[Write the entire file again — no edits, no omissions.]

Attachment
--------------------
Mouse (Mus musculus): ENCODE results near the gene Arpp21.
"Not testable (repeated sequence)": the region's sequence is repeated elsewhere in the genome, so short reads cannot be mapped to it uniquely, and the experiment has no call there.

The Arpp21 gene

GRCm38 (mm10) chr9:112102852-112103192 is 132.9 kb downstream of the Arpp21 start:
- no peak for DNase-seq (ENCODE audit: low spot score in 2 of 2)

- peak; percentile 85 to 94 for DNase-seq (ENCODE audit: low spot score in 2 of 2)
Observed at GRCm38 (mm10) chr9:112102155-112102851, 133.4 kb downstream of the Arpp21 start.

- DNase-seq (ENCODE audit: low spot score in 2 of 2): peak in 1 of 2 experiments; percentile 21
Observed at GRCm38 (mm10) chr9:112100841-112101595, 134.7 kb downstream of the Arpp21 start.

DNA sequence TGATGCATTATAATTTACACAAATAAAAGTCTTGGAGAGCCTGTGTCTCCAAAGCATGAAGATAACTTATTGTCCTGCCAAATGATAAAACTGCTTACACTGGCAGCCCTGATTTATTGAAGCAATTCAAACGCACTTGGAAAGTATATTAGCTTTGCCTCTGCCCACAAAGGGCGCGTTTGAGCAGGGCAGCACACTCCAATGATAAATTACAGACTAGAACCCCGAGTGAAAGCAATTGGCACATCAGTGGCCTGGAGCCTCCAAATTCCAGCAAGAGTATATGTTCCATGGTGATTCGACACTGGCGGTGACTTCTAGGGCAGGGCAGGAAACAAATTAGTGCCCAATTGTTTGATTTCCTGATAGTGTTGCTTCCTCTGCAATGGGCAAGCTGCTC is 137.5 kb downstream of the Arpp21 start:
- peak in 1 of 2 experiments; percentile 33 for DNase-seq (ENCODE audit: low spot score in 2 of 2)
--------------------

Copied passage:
Mouse (Mus musculus): ENCODE results near the gene Arpp21.
"Not testable (repeated sequence)": the region's sequence is repeated elsewhere in the genome, so short reads cannot be mapped to it uniquely, and the experiment has no call there.

The Arpp21 gene

GRCm38 (mm10) chr9:112102852-112103192 is 132.9 kb downstream of the Arpp21 start:
- no peak for DNase-seq (ENCODE audit: low spot score in 2 of 2)

- peak; percentile 85 to 94 for DNase-seq (ENCODE audit: low spot score in 2 of 2)
Observed at GRCm38 (mm10) chr9:112102155-112102851, 133.4 kb downstream of the Arpp21 start.

- DNase-seq (ENCODE audit: low spot score in 2 of 2): peak in 1 of 2 experiments; percentile 21
Observed at GRCm38 (mm10) chr9:112100841-112101595, 134.7 kb downstream of the Arpp21 start.

DNA sequence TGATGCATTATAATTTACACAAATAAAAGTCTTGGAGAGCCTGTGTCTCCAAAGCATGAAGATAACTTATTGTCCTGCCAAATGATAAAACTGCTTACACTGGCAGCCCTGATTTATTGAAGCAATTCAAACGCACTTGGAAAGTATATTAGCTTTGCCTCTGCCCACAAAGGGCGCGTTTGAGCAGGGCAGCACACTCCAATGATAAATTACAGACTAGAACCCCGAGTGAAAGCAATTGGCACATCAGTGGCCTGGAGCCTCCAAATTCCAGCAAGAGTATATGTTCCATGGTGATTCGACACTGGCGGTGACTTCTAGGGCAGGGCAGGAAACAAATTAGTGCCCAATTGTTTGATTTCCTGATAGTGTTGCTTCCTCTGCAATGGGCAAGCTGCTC is 137.5 kb downstream of the Arpp21 start:
- peak in 1 of 2 experiments; percentile 33 for DNase-seq (ENCODE audit: low spot score in 2 of 2)